Ontario Nurses Association members
CRUMBS AREN’T GOING TO CUT IT for 220,000 healthcare workers in Ontario. They want the whole loaf: a complete and solid action plan that will finally respect, protect, and pay Ontario health care workers what they deserve.
The five unions representing the workers told premier Doug Ford that in a open letter on March 8.
Every one of them has told him that in every way they can think of since 2019 when he passed Bill 124: a bill that limits wage increases in the Ontario public service to no more than one per cent a year for three years.
The bill also outlaws any collective bargaining over wages and compensation.
“Almost every health care worker in the province continues to work under emergency orders that supersede their rights under their collective agreement, with no end in sight," said Katha Fortier, Assistant to the National President, Unifor. "They can be subjected to schedule changes, cancelled vacation and reassignment at a moments notice,”
A ‘pay-as-you-vote gimmick’
Ford continues to bob and weave on the issue. He never misses a chance to call healthcare workers “heroes”. He recently extended a temporary wage increase for personal support and direct support workers for a fourth time.
On March 7 Ford tried to cozy up to nurses by offering them a one-time $5,000 payment.
The announcement was immediately slammed by a collection of unions representing 85,000 nurses who labelled it a “band aid pay-as-you-vote gimmick.”
“Nurses across the province are angry at once again being thrown crumbs by this government, instead of meaningful solutions to the health staffing crisis,” said Sharleen Stewart, president of SEIU Healthcare.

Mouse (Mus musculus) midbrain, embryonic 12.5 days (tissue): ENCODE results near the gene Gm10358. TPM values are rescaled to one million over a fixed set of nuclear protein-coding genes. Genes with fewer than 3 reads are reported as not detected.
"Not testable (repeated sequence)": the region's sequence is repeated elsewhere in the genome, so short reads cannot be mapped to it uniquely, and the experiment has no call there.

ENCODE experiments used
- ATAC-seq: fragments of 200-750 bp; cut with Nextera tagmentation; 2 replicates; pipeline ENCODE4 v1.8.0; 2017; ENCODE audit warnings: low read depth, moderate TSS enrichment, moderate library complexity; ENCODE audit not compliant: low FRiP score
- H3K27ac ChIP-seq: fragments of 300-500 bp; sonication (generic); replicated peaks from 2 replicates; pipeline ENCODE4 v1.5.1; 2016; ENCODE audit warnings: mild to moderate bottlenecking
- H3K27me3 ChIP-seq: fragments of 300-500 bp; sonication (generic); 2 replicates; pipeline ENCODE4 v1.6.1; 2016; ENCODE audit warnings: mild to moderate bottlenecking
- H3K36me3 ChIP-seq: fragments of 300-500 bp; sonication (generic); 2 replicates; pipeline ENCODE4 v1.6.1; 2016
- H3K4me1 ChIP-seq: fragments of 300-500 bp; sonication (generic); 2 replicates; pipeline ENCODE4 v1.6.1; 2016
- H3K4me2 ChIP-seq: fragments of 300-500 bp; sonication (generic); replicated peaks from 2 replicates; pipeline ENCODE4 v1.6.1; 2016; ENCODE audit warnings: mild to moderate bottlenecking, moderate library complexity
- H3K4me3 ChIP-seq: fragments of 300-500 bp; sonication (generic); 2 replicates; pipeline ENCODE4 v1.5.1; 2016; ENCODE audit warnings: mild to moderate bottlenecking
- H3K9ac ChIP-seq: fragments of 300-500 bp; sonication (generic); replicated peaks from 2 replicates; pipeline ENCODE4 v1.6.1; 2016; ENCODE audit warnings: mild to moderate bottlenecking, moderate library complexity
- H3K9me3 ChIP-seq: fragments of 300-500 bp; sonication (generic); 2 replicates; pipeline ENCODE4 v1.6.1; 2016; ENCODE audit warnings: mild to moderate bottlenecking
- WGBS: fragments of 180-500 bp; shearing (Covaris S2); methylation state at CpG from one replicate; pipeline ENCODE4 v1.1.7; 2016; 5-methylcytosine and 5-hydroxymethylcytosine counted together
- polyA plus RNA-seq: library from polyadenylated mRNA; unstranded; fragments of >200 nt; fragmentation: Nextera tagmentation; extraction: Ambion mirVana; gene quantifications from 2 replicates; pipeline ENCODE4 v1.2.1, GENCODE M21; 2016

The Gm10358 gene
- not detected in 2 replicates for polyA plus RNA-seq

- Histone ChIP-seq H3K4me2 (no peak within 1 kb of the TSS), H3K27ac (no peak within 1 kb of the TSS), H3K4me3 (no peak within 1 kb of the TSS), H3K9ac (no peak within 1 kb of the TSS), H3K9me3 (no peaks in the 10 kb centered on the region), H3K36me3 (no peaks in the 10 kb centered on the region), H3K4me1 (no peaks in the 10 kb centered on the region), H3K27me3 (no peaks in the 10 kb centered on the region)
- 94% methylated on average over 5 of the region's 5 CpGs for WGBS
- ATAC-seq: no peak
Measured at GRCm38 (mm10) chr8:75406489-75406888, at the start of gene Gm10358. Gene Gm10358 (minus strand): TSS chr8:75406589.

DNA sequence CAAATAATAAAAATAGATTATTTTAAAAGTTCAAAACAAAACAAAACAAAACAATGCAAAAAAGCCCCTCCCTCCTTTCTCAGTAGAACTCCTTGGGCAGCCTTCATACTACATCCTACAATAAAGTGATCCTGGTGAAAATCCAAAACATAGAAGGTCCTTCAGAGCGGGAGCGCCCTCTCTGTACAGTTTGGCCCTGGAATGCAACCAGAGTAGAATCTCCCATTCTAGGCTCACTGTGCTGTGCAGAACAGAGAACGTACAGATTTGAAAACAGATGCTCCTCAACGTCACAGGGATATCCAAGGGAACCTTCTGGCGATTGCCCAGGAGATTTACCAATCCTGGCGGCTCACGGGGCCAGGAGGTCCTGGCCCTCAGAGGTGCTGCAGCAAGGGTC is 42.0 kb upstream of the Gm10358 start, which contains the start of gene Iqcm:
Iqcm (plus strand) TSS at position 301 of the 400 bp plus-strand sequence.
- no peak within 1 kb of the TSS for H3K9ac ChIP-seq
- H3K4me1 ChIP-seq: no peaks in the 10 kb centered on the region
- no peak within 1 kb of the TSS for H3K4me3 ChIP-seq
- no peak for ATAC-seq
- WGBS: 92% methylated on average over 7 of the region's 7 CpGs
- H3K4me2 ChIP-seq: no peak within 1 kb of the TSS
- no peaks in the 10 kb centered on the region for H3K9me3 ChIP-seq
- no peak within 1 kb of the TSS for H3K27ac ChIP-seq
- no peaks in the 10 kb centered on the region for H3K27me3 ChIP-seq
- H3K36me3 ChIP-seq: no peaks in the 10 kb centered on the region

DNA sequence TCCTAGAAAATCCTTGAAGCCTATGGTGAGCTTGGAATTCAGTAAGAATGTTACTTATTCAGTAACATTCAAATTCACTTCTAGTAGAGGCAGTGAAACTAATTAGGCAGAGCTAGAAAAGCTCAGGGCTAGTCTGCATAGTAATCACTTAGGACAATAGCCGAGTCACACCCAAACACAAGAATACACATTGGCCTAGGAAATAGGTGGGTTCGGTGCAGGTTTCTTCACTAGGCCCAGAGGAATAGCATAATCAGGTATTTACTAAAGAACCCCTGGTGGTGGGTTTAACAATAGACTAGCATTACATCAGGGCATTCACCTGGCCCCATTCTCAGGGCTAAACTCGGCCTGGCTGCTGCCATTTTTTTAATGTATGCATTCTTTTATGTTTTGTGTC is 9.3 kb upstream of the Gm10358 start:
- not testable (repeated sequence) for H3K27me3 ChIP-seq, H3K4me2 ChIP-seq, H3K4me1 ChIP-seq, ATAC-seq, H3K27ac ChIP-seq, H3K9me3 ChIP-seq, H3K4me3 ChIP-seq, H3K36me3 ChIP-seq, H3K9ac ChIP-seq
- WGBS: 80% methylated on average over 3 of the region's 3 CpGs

“Health care workers don’t need more of premier Ford’s bumper sticker election gimmicks, they need a plan that works to fix the real problems that undermine our public health care system, including the immediate repeal of Bill 124.”
The unions have been persistent and consistent in urging Ford to ensure that any retention bonus includes all front-line nurses and health care workers.
The unions point out the $5,000 offer to nurses alone will only deepen the demoralization and feeling of disrespect among the equally overworked broader healthcare workforce.
“What health care workers want is to be able to bargain wages that reflect their contribution and the significant inflation they are facing. They would like to be able to bargain psychological supports. None of this is possible because of Bill 124," said Michael Hurley, President of OCHU/CUPE.
“Premier Ford’s exclusionary bonus doesn’t begin to address the issues fuelling Ontario’s health workforce crisis and hurting patient care. If the Premier is serious about bolstering our health workforce, he needs to repeal Bill 124 immediately – no more excuses," said Cathryn Hoy, President of the Ontario Nurses’ Association.
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